Maynard Ward

Maynard Phillip Ward U.S. Veteran

unknown - January 7, 2010

Maynard Phillip Ward, 89, a resident of Hood River Valley, died peacefully in his sleep at home in Odell, Ore., on Jan. 7, 2010. Maynard was born in Collyer, Kansas, to Harry and Flora (Hargitt) Ward.
After graduating from Quinter (Kansas) High School in 1939, he and a cousin pooled their money to buy a Model A Ford, and worked their way to Hood River, Ore. They stayed with relatives.
That fall they worked for Apple Growers Association at Plant H cold storage, stacking boxes of fruit. Their goal was to earn money for college. When the seasonal work ended, Maynard stayed, while his cousin drove the Model A back to Kansas.
Maynard then found work at an Onalaska, Wash., mill, grading lumber. One weekend in April he returned to Hood River and, through a mutual friend, he met a girl. He was bitten by a spring love bug.
On Aug. 11, 1941, he and Mary White were married. Their first home was in Chehalis, Wash. Within a few weeks Maynard received his military draft number. He and Mary returned to Hood River. Once again Maynard went to work at Plant H and Mary packed fruit.
On Dec. 1, 1941, Maynard was enlisted into the Army and stationed at Fort Lewis. By Dec. 7, he had been selected for radio training in Seattle, with the Alaska Communication System (ACS). He was sent with two other men to set up radio communications out on the Alaska Peninsula, where he stayed for two years. Later he was transferred to Fairbanks.
After his discharge, Maynard trained to be an air traffic controller at San Francisco International Airport. Neither he nor Mary liked the hectic, crowded city life. Within eight months Maynard had re-enlisted with Alaska communications and they and their first baby were on a ship headed for Wrangell.
Maynard and Mary returned to civilian life long enough for their four children to graduate from Wy’east High School in Odell. Maynard did TV repair, worked for United Telephone Company, became active with the amateur radio club as well as 4-H and Boy Scouts. By then ACS was no longer military.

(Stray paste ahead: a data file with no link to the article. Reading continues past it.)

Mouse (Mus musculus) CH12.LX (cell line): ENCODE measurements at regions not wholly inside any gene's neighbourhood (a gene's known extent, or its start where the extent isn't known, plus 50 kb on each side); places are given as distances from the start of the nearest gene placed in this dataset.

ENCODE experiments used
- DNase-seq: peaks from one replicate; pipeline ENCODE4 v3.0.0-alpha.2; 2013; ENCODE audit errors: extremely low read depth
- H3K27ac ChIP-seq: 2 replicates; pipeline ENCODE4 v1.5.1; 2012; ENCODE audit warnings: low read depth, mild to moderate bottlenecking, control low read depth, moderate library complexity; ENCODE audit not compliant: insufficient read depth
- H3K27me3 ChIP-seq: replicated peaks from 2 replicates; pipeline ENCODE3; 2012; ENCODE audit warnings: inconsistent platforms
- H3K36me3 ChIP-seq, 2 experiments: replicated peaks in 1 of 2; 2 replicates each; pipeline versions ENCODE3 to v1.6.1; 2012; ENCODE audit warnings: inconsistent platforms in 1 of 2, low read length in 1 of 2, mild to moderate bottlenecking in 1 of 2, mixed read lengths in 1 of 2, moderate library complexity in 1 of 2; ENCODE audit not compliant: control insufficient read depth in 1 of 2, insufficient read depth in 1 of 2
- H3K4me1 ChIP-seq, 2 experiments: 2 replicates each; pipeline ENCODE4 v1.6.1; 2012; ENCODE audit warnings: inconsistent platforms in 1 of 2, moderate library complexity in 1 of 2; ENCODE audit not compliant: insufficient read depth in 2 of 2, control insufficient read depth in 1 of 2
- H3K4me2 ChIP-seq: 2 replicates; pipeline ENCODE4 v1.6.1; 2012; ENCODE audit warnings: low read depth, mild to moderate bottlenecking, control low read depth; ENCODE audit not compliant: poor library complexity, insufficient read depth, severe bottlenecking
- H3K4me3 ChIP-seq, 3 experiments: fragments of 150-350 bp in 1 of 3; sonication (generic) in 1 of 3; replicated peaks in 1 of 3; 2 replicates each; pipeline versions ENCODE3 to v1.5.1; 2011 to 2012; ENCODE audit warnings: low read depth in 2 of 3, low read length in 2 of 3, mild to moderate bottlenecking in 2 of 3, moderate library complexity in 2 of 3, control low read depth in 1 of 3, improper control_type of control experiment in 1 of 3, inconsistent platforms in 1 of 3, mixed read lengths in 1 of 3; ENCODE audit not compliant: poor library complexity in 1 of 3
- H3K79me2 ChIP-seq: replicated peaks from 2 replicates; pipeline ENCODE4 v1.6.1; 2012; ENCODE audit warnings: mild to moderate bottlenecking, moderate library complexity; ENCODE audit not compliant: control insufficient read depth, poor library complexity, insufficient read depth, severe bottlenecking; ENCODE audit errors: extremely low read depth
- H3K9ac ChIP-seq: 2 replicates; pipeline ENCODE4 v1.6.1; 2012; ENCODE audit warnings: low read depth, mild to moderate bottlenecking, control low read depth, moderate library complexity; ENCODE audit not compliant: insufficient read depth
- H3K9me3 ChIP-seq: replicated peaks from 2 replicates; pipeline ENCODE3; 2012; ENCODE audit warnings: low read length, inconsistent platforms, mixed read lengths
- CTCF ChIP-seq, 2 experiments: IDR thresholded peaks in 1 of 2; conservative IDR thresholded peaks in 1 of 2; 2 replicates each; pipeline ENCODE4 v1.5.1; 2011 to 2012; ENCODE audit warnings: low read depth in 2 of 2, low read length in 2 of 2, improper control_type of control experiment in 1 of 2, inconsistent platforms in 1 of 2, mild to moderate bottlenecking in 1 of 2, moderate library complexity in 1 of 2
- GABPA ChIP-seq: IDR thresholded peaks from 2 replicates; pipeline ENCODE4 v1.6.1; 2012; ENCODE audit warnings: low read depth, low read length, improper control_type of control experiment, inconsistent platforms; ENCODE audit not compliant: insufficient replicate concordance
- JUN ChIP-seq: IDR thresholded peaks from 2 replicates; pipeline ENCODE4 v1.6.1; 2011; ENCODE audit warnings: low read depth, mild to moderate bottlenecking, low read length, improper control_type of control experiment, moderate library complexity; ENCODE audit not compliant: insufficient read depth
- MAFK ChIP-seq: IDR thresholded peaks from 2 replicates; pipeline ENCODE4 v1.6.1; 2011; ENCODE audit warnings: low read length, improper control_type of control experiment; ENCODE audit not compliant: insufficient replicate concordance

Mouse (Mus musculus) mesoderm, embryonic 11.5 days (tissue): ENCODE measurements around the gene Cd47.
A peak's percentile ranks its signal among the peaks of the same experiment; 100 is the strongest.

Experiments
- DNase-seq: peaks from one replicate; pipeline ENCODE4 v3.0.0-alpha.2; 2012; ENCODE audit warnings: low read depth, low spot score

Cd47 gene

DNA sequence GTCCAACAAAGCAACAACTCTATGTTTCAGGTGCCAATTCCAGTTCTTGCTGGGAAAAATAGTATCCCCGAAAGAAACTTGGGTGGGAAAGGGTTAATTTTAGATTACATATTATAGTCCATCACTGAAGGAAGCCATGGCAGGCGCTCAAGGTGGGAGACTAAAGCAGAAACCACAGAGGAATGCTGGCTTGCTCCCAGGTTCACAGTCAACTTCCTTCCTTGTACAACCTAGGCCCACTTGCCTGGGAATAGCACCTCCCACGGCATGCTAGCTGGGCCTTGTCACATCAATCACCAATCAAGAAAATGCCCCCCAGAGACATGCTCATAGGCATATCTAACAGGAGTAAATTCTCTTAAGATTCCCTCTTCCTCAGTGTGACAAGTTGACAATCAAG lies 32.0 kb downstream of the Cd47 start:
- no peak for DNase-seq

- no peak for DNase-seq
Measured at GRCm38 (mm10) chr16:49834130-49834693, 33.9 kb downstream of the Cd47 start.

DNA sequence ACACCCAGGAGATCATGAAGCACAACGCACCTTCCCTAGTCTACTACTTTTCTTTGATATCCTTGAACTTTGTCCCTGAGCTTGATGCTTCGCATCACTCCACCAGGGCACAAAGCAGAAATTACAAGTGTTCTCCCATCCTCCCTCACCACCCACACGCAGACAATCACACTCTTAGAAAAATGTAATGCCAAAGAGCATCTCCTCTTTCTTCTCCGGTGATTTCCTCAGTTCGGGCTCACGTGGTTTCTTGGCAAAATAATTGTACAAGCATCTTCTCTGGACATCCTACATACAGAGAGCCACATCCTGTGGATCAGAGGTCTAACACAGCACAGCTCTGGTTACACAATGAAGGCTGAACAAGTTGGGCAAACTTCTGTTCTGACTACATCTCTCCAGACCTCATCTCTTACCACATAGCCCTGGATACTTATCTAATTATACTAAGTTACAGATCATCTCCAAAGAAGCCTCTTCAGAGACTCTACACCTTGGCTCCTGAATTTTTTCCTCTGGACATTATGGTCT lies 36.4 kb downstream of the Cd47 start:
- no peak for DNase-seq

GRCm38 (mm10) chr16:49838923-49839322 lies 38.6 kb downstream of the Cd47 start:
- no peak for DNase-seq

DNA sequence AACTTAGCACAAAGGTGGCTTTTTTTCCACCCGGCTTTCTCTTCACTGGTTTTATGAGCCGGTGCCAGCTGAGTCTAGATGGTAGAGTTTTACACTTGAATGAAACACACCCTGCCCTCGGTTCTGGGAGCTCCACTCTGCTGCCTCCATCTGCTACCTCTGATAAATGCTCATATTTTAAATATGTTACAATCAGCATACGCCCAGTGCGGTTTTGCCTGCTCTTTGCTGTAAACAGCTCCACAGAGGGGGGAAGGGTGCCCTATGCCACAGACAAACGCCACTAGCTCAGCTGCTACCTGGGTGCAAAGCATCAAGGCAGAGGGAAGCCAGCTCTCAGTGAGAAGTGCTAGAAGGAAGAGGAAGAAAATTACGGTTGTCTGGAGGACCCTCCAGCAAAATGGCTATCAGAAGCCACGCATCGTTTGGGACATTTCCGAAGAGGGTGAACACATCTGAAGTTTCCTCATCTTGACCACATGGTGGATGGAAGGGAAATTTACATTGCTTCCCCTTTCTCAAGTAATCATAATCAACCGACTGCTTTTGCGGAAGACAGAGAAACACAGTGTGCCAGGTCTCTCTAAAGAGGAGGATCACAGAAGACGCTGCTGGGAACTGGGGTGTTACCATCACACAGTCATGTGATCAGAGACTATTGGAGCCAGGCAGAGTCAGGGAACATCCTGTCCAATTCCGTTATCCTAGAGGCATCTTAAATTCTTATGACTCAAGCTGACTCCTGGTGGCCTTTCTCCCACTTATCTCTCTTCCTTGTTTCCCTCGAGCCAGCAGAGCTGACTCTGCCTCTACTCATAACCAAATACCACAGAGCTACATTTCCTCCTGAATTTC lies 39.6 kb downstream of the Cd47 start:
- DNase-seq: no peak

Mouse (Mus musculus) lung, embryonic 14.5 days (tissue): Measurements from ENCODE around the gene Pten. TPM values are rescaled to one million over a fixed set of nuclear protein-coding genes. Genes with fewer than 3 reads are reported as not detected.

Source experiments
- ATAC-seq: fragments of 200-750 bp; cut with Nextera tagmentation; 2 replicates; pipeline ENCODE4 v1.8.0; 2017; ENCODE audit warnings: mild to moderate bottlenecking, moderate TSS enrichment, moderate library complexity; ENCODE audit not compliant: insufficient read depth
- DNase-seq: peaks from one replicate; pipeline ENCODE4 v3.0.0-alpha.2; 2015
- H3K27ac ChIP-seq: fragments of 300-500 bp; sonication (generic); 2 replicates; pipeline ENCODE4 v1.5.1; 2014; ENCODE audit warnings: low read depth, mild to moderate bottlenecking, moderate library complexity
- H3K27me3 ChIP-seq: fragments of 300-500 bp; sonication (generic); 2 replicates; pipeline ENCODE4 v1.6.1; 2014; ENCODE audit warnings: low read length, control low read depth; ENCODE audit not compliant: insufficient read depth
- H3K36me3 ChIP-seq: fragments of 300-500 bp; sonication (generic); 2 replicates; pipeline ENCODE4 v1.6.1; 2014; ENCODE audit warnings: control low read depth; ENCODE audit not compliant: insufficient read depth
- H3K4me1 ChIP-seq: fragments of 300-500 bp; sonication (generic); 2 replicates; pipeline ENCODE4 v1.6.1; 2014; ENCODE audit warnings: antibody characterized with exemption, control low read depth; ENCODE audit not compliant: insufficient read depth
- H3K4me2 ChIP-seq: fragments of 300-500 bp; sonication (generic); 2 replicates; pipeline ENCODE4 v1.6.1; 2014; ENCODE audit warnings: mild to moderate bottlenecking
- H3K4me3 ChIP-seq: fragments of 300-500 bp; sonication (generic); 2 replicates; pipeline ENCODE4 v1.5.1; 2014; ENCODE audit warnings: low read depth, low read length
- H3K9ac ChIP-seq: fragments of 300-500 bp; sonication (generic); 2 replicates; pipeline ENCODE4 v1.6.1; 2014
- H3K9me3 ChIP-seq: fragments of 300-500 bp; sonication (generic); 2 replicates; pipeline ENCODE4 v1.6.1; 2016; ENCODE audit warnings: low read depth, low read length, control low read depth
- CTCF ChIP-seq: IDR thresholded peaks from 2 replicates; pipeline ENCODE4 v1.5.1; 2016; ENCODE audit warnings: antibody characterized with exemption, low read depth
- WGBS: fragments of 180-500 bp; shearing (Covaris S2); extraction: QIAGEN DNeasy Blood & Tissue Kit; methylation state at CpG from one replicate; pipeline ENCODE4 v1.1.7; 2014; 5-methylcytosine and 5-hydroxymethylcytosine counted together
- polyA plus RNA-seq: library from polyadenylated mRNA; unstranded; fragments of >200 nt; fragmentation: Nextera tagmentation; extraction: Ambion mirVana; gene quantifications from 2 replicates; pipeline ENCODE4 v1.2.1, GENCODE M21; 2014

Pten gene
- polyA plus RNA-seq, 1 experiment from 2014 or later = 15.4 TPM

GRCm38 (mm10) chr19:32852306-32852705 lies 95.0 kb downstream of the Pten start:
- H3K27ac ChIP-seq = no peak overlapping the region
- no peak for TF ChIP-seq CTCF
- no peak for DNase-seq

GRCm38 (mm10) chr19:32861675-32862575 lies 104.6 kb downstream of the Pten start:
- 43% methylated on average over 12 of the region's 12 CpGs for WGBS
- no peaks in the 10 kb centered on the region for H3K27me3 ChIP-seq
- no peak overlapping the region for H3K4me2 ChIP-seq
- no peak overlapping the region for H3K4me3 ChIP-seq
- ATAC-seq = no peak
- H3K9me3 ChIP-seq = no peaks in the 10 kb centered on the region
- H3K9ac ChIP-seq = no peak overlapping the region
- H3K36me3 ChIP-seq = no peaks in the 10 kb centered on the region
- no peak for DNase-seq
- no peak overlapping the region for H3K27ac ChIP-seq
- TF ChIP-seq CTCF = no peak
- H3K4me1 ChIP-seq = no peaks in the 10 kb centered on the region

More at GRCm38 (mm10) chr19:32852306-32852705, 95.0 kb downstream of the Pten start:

Mary and Maynard returned to Alaska and to his loved radio work. In October 1982 he retired from his job at Nome, Alaska, and they settled back into their home in Odell. Maynard was involved again with the ham radio club, teaching others to enjoy ham radio for fun and emergencies. His licensed radio call sign is AL7V.
Family was the most important thing in Maynard’s life. In 1985, Mary and Maynard joined The Church of Jesus Christ of Latter-Day Saints. It was like coming home at last.
Maynard leaves behind his wife of 68 years, Mary; sons Ron Ward, of Juneau, Alaska, and John Ward and his wife, Penny, of Craig, Alaska; daughters Nancy Steele and her husband, Gary, of Hood River (Dee), and Barbara Mathis and her husband, Alvin, of Hermiston, Ore.; nine grandchildren, 15 great-grandchildren and one great-great-grandson; sister Neva Allen, of Bell Gardens, Calif.; sister-in-law Norma Ward, of California; brother-in-law Larry White, of Kalispell, Mont.; and many nieces and nephews.
He was preceded in death by his parents; three brothers, Harry Jr., Martin and Eugene; sisters-in-law Pearl Ward, Loraine White and Aileen Neuman; and a brother-in-law, Leonard Neuman.
Services were held on Monday, Jan. 11 at The Church of Jesus Christ of Latter-Day Saints in Hood River. Burial was at Willamette National Cemetery the same day.


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